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Fusarium Ear Rot in Corn and the Occurrence of Associated Mycotoxins

by 5m Editor
1 January 2008, at 12:00am

A report of a series of experiments and surveys into the possibilities of breeding corn varieties resistant to Fusarium fungus, and to develop a model to predict the level of mycotoxins in corn. Published as

The Poultry Industry Centre provided financial support to a study by Dr A. Schaafsma of Ridgetown College of Agricultural Technology to screen common corn hybrids for resistance to Fusarium graminearum.

The Study

This was part of a 4-year study undertaken to determine whether corn hybrids could be reliably screened for Fusarium graminearum. While the study has been going on for 4 years, only the 1994 study at Ridgetown, with 36 hybrids that were common to all 4 years are reported.

Inoculation

10 primary ears were inoculated per plot with 2 different methods of inoculation

  1. Silk channel method; where spore suspensions are injected into the silk channel without injuring cob or kernels
  2. Wounding; to simulate bird damage. This was accomplished by a “pin block” where a block with 25 small brass pins are pushed into the side of the cob so that the husk in penetrated.

The wounded area was then flooded with a Fusarium spore suspension. Plots were harvested when it was estimated that the grain contained 20% moisture or less.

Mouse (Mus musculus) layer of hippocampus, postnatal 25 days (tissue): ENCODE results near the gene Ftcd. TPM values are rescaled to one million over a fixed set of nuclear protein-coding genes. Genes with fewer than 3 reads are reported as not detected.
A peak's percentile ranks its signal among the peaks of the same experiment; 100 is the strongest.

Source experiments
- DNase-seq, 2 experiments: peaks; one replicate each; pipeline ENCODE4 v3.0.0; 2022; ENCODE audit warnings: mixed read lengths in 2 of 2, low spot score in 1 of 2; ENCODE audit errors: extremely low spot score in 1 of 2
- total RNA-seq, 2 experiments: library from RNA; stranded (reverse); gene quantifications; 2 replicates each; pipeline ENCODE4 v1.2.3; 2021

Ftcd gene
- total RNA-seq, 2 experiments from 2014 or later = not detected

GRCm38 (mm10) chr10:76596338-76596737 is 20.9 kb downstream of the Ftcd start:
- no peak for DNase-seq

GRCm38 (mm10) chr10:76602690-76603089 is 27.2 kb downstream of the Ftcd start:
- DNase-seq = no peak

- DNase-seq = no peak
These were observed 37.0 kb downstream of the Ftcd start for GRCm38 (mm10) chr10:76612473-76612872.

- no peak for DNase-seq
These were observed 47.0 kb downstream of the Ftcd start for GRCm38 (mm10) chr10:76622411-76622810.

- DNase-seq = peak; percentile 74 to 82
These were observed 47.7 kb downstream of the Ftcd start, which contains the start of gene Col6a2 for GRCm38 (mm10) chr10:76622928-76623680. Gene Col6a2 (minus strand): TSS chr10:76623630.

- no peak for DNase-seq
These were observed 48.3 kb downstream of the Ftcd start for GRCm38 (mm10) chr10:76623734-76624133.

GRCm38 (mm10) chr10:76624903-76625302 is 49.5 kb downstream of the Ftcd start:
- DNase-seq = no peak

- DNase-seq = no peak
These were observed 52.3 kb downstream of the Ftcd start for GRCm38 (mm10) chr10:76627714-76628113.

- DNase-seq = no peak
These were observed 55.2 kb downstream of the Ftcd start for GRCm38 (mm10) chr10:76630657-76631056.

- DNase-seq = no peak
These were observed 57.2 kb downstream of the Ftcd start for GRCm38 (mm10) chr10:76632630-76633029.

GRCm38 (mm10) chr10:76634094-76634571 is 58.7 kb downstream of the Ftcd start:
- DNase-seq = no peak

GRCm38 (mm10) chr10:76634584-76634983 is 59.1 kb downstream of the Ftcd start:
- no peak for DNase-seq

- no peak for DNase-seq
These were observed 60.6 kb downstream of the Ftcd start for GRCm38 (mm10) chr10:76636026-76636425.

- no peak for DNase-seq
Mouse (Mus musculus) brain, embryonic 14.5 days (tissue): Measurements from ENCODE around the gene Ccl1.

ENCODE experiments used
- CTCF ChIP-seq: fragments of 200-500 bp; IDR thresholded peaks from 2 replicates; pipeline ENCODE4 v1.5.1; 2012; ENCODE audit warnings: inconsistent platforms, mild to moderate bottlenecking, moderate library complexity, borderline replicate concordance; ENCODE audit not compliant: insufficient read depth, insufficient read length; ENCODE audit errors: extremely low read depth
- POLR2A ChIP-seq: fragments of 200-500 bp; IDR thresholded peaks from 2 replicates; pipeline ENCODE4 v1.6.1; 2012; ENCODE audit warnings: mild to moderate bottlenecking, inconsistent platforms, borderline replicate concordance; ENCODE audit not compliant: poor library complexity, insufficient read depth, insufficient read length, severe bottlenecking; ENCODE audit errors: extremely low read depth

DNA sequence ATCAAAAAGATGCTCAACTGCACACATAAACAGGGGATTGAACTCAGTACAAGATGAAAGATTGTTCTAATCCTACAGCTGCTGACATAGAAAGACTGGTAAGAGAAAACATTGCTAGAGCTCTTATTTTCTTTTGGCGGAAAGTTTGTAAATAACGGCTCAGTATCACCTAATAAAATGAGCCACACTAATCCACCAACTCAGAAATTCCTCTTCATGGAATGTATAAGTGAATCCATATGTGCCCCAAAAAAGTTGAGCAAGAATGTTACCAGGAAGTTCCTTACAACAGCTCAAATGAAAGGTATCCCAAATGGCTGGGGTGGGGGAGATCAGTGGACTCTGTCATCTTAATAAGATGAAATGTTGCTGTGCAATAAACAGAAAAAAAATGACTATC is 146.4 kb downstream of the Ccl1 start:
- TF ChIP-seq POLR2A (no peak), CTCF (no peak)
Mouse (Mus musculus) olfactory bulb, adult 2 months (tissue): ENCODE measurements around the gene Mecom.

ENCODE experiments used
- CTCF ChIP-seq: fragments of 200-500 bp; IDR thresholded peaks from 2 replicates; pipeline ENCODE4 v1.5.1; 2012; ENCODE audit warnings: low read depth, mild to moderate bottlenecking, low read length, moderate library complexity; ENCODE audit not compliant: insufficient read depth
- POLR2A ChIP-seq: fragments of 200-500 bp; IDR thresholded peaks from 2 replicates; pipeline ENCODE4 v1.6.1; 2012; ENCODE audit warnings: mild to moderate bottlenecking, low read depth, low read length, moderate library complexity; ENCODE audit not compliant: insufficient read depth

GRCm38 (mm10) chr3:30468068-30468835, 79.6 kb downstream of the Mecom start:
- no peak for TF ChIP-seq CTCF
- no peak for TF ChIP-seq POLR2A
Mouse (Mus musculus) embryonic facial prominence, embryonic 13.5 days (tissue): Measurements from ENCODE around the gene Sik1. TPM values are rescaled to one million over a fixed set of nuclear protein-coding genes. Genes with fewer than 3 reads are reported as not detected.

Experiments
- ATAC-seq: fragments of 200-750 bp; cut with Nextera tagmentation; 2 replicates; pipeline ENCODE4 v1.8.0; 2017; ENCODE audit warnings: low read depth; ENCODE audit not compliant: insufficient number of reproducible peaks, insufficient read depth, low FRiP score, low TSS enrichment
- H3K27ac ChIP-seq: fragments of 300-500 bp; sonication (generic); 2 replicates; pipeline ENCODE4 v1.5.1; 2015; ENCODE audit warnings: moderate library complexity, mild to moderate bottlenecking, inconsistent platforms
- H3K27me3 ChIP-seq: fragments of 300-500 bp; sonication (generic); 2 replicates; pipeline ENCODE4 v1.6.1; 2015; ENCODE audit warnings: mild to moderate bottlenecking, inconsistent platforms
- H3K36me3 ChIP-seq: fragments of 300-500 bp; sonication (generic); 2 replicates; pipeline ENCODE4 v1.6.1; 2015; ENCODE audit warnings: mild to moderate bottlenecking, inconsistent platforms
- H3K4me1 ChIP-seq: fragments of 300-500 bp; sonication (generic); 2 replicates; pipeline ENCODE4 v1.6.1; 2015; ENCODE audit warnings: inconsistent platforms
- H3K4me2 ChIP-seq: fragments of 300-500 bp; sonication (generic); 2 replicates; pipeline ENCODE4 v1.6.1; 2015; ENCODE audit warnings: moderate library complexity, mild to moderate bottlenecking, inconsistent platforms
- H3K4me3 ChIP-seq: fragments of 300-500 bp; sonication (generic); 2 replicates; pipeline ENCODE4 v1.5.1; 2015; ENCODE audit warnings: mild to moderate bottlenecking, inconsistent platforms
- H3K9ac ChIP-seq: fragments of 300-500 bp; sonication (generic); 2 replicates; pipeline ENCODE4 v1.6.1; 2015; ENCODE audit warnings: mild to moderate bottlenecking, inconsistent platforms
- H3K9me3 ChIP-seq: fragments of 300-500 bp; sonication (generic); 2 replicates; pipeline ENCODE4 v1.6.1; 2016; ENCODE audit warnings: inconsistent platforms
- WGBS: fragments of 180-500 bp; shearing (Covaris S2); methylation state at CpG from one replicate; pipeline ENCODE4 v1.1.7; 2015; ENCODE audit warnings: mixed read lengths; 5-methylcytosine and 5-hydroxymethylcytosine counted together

Mould Severity Rationing

Cobs were rated for severity of mould varying from 1, (nil) to 7 (76 to 100% mould covered). A comparison of mould severity of several hybrids at Ridgetown in 1994 are shown for the two inoculation methods (Table 1).

Results

Within the group of 36 hybrids, maturity ranged from 2572-2878 CHU. No effect of hybrid maturity on mould severity was noted.

There were no hybrid X inoculation method interactions.

Highlights from the Research and Surveys

  • a formal screening program has been developed to test for resistance to Fusarium in corn hybrids
  • a formal yearly survey was initiated to determine relative risk of mycotoxin contamination by regions
  • a model is being developed, based on survey data obtained, with the hope of being able to predict mycotoxin severity

Of interest is some of the data generated during the 1993 and 1994 surveys.

In Figure 1 the percent Fusarium infection of the corn samples surveyed in 1993 and 1994, for various regions in Ontario are shown. The most common isolate was F. subglutinans for both years, followed by F. graminearum, with F. moniliform being low for both years with the exception of Eastern Ontario in 1993. Other Fusarium were seen in very few samples.

From the above it follows that deoxynivalenol (DON), zearalenone (Zen) and fumonisins (FB) could be detected in samples. In Figure 2, the number of corn samples obtained and the percent and level of DON detected (not detected to > 5.0ppm) are shown. A few samples from southern Ontario had levels of DON ranging from 2-5 ppm, while in eastern Ontario, in 1994, most samples had non detectable levels of DON.

Similarly the number of samples tested, the percentage infection and the level of ZEN, are shown in Figure 3. Zen was not a serious problem in Ontario in 1993, 1994. Figure 4 shows similar data for FB infection. FB was found in very few samples. It is known that FB favors hot dry conditions. Eastern Ontario had a drought in 1993 and this is probably the reason for the higher levels see that year.

While mycotoxins are not a serious problem for poultry in Ontario, it is important that the industry keep abreast of the incidence and severity of these toxins as some can cause, and have caused, serious problems in certain flocks.

December 2008